Northumberland Strait. Firefighters, police and a volunteer ground search team were dispatched and found the pair in the water near their over- turned canoe. Both, wearing floatation devices, were declared dead at the Queen Elizabeth Hospital in Charlottetown. A Green party official confirmed the horrific news on Saturday that Josh Underhay and his young son had died in that accident on Friday after- noon. Underhay, a married father of two boys, was the Greens’ candidate in District 9, Charlotte- town-Hillsborough Park. Underhay was a teacher at Birchwood Intermediate School. He was a gifted musician who had a keen interest in linguis- tics speaking English, French, Spanish, Mandarin and Czech. Green party Leader Peter Bevan-Bak- er issued a statement that he was overcome with grief when he learned of their deaths. “Josh has been a dear friend and colleague of mine for many years, as a volunteer, musician, passionate cycling advocate and Green party supporter,” Bevan-Baker said, “I simply cannot imagine how much (Underhay) will be missed.” He immediately suspended all Green Party cam- paigning for the election. The other parties sus- pended their campaign activity for the day on

Sunday. The government quickly announced that the riding of District 9, Charlottetown-Hillsbor- ough Park would not be included in the April 23rd election. Elections Prince Edward Island stated a by-election would be held at a later date. As the election results began rolling in on Tuesday viewers saw that clearly the polls were discernibly off. It was evident that the Liberals three term reign was over along with their sixteen-seat majority. The Progressive Conservative Party led by Denis King went out front and stayed there. It would not be a break-through of national notoriety for the Green Party. The Liberals sadly had to swallow the veracity their party was headed for irrelevance, and the New Democrats watched hoping that they would not be completely shutout. When the night was done, Prince Edward Island voters elected a Progressive Conservative minority government. It was the first PC win since 2003 and ended the Liberals’ grip on power. Heading into the vote, Wade MacLauchlan’s team had a majority government with 16 seats. The PC’s, led by Dennis King held 8 seats. Peter Bevan-Baker’s Green Party held two seats. An independent member laid claim to the remaining seat.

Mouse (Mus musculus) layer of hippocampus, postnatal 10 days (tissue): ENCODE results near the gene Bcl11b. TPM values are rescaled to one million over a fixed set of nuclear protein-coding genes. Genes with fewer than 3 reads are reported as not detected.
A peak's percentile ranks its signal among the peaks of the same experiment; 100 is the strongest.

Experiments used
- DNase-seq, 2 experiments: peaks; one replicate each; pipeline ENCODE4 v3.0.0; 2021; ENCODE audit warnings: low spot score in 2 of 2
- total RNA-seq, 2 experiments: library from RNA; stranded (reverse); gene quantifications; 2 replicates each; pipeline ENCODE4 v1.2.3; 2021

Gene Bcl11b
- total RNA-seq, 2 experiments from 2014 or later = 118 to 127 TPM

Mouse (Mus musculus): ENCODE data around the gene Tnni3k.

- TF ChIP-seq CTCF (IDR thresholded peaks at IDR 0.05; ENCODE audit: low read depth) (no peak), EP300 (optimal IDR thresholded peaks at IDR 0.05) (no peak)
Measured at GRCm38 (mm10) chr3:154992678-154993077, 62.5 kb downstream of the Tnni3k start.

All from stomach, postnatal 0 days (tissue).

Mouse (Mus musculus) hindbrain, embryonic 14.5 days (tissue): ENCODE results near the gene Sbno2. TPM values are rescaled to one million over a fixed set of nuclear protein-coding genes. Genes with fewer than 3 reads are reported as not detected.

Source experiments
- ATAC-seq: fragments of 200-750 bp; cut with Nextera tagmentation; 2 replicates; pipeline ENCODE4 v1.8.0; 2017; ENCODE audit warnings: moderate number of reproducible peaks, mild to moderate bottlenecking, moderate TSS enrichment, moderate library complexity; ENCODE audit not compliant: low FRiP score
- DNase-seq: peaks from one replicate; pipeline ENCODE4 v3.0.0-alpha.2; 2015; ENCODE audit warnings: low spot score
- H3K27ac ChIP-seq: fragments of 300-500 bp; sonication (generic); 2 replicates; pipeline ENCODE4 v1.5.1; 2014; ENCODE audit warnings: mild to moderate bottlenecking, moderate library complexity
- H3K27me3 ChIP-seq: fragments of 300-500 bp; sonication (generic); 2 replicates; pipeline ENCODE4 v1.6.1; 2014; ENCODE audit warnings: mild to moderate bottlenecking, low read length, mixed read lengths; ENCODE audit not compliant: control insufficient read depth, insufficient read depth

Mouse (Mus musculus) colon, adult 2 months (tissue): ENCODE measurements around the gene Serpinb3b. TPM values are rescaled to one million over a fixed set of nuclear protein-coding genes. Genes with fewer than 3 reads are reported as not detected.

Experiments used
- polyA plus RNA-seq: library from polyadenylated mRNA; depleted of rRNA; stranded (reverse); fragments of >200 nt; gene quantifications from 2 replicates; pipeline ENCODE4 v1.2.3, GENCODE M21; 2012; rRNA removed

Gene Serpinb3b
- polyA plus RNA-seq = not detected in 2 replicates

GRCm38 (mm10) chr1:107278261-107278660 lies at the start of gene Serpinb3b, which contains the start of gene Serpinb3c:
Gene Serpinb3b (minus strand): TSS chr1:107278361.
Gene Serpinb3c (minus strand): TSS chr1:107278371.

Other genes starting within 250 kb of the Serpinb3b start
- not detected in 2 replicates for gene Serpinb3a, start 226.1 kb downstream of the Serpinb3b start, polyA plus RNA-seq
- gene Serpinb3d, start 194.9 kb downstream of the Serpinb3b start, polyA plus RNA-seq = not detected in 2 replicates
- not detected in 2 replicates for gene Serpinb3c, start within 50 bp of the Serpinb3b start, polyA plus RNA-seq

Islanders show solid Green Party support in PC minority win

issues plaguing the party for years surely victory was close. The party also worked hard on their platform choosing planks to downplay their past reputation as environmental extremists. This helped attract a very qualified field of candidates that further enhanced the believability of the party in the election. Across Canada the Greens have struggled to build a winning combination which has held the party back but something different was happening in P.E.I. The media started to pay close attention to what might be a ground-break- ing election. Everything came to a sudden stop on Friday April 19th. Word spread quickly late in the day that a tragedy had struck the Green Party family. The RCMP issued a statement the next morning detail- ing that two canoeists were reported missing Friday. The two did not arrive at an agreed pick-up point along the Hillsborough River. The river cuts through the middle of the island and eventually makes its way to Charlottetown where it meets the

By Jamie Barrie I slanders were knocking on doors, calling sup- porters and hammering in lawn signs furious- ly preparing for their election. The polls were predicting unprecedented results. Long time Liberals and Progressive Conservatives were in full panic mode that their reign over Prince Edward Island politics may come to an end. Would they lose power in what would be considered the most obstinate default possible? As they watched the polls flip between a majority to a minority for the Green Party their thoughts were of disbelief. Would P.E.I. elect the first Green government and help authenticate the party in Canadian politics? The chances were good that the Greens would govern P.E.I. according to the polls. At the very least, they stood a solid chance at being the official opposition. Now led by a very charis- matic man who helped overcome the credibility





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